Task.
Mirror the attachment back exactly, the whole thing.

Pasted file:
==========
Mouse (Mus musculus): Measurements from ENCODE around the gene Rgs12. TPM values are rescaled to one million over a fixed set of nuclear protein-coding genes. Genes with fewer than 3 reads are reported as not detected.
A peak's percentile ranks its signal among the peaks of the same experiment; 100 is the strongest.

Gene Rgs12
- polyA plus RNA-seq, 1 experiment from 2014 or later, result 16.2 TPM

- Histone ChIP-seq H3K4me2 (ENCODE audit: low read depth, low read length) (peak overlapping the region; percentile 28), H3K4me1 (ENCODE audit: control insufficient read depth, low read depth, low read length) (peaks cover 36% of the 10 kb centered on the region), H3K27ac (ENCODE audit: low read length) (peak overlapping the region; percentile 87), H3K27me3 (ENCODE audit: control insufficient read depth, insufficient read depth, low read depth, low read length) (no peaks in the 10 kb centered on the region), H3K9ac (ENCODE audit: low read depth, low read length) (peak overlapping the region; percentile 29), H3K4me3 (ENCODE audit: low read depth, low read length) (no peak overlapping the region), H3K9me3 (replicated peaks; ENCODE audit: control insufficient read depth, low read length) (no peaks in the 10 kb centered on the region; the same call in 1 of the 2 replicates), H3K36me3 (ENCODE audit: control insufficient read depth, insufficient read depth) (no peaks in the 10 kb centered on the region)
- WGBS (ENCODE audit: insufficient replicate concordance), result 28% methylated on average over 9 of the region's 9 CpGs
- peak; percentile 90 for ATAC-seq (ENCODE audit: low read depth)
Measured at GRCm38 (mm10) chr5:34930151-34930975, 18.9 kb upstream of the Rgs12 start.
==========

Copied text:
Mouse (Mus musculus): Measurements from ENCODE around the gene Rgs12. TPM values are rescaled to one million over a fixed set of nuclear protein-coding genes. Genes with fewer than 3 reads are reported as not detected.
A peak's percentile ranks its signal among the peaks of the same experiment; 100 is the strongest.

Gene Rgs12
- polyA plus RNA-seq, 1 experiment from 2014 or later, result 16.2 TPM

- Histone ChIP-seq H3K4me2 (ENCODE audit: low read depth, low read length) (peak overlapping the region; percentile 28), H3K4me1 (ENCODE audit: control insufficient read depth, low read depth, low read length) (peaks cover 36% of the 10 kb centered on the region), H3K27ac (ENCODE audit: low read length) (peak overlapping the region; percentile 87), H3K27me3 (ENCODE audit: control insufficient read depth, insufficient read depth, low read depth, low read length) (no peaks in the 10 kb centered on the region), H3K9ac (ENCODE audit: low read depth, low read length) (peak overlapping the region; percentile 29), H3K4me3 (ENCODE audit: low read depth, low read length) (no peak overlapping the region), H3K9me3 (replicated peaks; ENCODE audit: control insufficient read depth, low read length) (no peaks in the 10 kb centered on the region; the same call in 1 of the 2 replicates), H3K36me3 (ENCODE audit: control insufficient read depth, insufficient read depth) (no peaks in the 10 kb centered on the region)
- WGBS (ENCODE audit: insufficient replicate concordance), result 28% methylated on average over 9 of the region's 9 CpGs
- peak; percentile 90 for ATAC-seq (ENCODE audit: low read depth)
Measured at GRCm38 (mm10) chr5:34930151-34930975, 18.9 kb upstream of the Rgs12 start.